by James Williams and Johnny Mao
Last year, Puget Sound Energy (PSE) purchased a sponsored article in the Seattle Times, titled ‘Cleaning up your climate footprint with carbon offsets’. In what is essentially a paid advertisement, the writer claims that carbon offsets are a viable option to “reduce long-term greenhouse gas-related devastation”. The author presents carbon offsets as a way of atoning for our individual roles in generating pollution.
What is a Carbon Offset anyway?
Carbon offsets are projects that claim, unverifiably, to save specified amounts of emissions. Their proponents treat these supposed savings as if they were equivalent to actual emissions reductions. The energy industry designs carbon offsets to be cheaper than actual emissions reductions, so that offsets are attractive to businesses that want the cheapest way out of reducing emissions at the source. Under the Kyoto Protocol, most offset projects are located in countries in the Global South and are set up to “compensate” for continued and increased pollution in industrialized countries (the Kyoto Protocol’s Annex 1). Offset projects are undertaken by companies, international financial institutions and governments.
Why should Indigenous, Black, and Brown communities care?
At the Our Power Convening, put on by Climate Justice Alliance in Richmond, California, Mari Rose Taruc of the Asian Pacific Environmental Network shared how environmental justice groups in California were compelled to fight carbon offsets. Taruc spoke of how carbon offsets generated millions of dollars, without benefiting communities sacrificed to live near polluting industries. Corporations were able to buy carbon offsets, and just continue emitting toxic pollution into the air and water.
We now understand that carbon offsets have never truly compensated communities for the destruction wrought by extraction and pollution.
PSE itself has doubled down on producing more carbon, drilling, and fracking by proposing the Tacoma Liquified Natural Gas (LNG) pipeline, which will move 44 million cubic feet of liquified natural gas per day. The Tacoma LNG is a direct affront to the Puyallup Tribe, putting their treaty rights and community at risk first and worst.
No More False Solutions
Our only way out of the climate crisis must focus on solutions that keep fossil fuels in the ground.
If we are to prevent the even more drastic effects of climate change in the coming years, research from the United Nations Intergovernmental Panel on Climate Change found that global temperatures should not rise more than 1.5°C (3.6° F) above pre-industrial levels. That means leaving in the ground just over 30% of the earth’s oil reserves, 50% of gas reserves, and more than 80% of coal reserves.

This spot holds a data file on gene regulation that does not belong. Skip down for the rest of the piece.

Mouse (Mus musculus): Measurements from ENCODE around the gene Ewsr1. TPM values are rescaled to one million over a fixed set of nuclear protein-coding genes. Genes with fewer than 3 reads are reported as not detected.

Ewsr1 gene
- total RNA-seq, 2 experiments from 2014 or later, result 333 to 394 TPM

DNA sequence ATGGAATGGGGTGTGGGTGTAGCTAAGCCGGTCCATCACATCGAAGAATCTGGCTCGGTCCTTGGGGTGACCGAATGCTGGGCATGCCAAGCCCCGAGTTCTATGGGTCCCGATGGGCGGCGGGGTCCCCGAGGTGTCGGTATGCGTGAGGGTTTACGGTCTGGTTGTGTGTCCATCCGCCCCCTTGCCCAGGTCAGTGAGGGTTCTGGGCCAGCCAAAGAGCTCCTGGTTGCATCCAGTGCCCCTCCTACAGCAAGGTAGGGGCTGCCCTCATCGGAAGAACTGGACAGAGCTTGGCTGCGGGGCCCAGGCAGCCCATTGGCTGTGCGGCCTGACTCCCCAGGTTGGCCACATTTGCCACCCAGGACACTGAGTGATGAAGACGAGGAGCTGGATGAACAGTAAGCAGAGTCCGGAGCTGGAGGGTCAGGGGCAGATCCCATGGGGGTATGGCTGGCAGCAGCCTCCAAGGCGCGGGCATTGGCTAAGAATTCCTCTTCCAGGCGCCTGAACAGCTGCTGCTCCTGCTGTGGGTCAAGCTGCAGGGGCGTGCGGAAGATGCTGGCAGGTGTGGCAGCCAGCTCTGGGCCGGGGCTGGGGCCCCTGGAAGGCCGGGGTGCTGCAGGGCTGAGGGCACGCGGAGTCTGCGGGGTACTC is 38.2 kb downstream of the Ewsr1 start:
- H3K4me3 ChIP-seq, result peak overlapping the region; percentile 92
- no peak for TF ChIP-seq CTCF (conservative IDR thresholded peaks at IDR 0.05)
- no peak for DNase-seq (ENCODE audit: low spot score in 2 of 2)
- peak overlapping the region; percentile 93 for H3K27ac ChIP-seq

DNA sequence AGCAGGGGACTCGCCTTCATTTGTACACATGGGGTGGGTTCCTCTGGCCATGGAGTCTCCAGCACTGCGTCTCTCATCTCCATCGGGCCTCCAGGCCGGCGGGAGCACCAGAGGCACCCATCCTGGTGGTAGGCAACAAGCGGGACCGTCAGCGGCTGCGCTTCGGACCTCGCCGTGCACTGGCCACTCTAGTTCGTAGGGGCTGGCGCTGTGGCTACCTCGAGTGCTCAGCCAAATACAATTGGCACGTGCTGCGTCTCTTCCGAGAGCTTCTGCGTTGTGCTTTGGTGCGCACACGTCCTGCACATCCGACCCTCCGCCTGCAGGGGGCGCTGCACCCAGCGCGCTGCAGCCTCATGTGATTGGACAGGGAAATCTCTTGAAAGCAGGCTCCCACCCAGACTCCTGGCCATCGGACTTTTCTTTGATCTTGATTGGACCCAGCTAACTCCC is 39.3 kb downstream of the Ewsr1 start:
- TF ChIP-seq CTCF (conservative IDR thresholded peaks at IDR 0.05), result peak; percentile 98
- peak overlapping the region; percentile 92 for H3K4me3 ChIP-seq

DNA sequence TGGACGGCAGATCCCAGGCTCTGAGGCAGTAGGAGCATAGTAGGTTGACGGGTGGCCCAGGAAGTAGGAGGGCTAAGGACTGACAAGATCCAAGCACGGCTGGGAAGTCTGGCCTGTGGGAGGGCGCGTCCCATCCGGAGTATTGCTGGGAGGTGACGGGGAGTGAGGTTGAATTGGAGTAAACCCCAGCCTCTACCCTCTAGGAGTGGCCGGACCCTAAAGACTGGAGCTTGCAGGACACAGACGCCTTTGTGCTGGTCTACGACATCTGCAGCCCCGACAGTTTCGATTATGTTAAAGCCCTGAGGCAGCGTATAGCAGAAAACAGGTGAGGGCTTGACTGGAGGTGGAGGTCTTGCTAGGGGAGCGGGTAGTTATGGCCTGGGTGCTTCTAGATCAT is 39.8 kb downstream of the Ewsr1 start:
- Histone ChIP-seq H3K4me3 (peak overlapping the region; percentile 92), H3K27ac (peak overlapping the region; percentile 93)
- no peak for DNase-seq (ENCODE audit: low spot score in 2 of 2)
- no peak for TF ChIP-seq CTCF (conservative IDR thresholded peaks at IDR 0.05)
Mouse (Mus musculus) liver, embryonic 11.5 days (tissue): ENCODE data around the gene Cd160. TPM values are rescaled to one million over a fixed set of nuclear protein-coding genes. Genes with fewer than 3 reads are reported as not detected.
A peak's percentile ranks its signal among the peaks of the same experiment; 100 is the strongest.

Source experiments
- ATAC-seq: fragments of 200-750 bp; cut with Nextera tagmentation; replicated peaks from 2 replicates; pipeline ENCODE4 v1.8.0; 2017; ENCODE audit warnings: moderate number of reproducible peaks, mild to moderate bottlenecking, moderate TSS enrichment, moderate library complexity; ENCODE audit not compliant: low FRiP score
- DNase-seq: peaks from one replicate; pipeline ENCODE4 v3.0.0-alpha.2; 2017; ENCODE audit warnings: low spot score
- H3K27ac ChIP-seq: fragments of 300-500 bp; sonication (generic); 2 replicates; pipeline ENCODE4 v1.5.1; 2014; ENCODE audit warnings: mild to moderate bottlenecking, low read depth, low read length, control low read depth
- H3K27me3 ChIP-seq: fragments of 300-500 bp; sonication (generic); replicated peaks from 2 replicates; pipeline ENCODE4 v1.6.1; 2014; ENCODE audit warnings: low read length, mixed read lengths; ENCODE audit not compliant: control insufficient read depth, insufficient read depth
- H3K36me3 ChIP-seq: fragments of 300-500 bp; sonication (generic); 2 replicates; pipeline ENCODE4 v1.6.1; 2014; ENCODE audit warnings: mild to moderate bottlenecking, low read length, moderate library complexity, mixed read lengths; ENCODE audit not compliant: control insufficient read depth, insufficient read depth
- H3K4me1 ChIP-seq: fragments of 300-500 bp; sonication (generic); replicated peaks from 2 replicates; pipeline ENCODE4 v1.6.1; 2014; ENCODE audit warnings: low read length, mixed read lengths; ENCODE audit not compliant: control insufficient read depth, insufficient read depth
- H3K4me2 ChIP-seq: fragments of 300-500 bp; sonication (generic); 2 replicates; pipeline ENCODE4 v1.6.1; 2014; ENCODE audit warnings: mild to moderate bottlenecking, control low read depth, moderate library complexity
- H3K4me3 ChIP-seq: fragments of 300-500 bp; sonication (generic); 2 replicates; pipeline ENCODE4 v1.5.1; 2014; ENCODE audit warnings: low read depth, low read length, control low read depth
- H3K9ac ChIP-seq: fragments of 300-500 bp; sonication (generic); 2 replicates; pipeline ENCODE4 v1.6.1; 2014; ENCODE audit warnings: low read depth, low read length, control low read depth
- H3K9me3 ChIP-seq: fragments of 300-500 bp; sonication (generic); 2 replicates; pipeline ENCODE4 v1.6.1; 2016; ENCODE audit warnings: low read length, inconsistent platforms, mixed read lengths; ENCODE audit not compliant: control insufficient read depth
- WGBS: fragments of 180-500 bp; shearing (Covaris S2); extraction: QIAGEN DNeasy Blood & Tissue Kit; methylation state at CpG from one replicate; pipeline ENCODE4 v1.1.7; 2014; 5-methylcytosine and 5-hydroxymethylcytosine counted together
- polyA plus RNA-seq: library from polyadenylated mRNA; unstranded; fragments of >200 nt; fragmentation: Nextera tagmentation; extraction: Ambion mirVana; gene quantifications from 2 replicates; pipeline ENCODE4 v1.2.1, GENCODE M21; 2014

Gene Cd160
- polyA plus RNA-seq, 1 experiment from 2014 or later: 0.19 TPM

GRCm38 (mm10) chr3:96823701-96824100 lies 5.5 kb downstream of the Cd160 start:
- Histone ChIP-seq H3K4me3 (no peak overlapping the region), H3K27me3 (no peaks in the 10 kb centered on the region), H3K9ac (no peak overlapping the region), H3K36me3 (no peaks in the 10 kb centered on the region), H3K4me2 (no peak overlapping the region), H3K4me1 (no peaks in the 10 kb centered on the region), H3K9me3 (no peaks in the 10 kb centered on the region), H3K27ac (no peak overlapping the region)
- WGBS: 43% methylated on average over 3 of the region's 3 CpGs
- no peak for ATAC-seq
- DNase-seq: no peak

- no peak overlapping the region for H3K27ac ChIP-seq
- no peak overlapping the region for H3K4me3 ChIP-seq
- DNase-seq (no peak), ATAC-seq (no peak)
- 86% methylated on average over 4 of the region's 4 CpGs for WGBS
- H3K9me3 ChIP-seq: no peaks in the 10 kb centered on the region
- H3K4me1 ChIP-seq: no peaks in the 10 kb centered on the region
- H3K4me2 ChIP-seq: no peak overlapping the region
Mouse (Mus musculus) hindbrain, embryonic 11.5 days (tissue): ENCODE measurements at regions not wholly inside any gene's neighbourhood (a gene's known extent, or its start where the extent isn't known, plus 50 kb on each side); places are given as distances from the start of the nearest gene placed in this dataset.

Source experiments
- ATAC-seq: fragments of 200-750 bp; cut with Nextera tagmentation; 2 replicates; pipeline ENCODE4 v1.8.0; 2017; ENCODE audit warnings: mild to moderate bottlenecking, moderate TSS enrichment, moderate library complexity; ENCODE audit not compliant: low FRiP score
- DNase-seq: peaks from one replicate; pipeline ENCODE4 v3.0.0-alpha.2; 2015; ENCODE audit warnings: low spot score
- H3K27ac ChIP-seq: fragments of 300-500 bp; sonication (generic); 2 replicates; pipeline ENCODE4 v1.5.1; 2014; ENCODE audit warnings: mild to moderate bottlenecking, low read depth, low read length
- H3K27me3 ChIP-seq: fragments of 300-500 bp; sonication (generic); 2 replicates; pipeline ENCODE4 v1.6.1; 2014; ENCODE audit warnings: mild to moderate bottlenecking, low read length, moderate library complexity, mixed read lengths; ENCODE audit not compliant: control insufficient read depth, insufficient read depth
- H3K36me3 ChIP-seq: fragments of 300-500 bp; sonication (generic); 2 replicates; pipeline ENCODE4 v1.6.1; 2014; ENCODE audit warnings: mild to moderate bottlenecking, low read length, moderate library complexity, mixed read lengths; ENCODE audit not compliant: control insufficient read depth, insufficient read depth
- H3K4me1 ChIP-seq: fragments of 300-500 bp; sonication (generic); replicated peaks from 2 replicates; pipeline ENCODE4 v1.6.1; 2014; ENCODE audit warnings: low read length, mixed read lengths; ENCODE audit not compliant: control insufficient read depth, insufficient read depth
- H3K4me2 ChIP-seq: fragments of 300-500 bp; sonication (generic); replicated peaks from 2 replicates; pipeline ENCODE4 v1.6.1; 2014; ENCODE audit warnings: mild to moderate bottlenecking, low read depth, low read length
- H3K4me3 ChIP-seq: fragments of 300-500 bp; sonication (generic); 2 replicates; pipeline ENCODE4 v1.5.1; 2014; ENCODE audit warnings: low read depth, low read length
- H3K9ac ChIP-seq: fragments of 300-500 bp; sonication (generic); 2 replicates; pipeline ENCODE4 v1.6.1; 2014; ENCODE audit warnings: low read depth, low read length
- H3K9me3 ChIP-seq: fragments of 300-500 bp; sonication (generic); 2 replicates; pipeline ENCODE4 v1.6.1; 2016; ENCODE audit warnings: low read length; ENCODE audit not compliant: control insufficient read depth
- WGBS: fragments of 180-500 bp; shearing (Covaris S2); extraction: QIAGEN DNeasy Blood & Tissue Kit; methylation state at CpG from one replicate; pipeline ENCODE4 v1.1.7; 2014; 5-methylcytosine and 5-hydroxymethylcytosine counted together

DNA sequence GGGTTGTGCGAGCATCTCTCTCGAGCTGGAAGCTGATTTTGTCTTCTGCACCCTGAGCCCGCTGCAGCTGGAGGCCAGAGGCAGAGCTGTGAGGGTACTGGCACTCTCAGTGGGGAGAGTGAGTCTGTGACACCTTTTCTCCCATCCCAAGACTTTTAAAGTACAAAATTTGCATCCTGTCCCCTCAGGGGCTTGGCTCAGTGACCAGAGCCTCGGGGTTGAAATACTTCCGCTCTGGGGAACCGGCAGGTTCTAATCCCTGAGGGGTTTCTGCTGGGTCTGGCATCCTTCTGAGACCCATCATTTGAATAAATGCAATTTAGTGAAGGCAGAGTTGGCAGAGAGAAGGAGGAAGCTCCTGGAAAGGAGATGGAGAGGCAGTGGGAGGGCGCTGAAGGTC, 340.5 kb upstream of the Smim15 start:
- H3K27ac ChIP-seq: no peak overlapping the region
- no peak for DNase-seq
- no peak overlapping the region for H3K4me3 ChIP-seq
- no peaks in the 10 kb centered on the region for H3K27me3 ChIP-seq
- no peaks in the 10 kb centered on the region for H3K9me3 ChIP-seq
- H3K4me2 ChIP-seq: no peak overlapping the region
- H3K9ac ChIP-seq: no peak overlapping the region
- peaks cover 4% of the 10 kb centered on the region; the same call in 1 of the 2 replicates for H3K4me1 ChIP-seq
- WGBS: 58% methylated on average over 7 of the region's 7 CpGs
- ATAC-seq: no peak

Carbon offsets ignore local pollution impacts disproportionately borne by communities of color, Indigenous people and workers. Published by the Washington State Department of Health, the Washington Health Disparities Map illustrates these very disproportionate impacts in our very own backyard. Environmental exposures and effects have disproportionately hit residents across the spectrum of location, race, and socioeconomic status across Washington. If we want real solutions to protect our health, we must prevent these exposures and effects from entering our bodies and communities in the first place.
We must fight false solutions, because the lives of our loved ones depend on it. Until we win, our communities will continue to get sicker, die sooner, and bear the increasingly higher cost of the climate crisis.
Carbon offsets do not reduce emissions. In fact, they do not even compensate for emissions, as they are advertised to do. The truth is that offsets merely create an illusion that something is being done about climate change.
We call out this misleading initiative from Puget Sound Energy. And we reject the false solution of ‘cleaning up your climate footprint with carbon offsets’. Expanding the carbon offset market to accept individual investments will benefit Puget Sound Energy above all else, rather than help provide credible solutions for the climate crisis.
James Williams and Johnny Mao are organizers with Got Green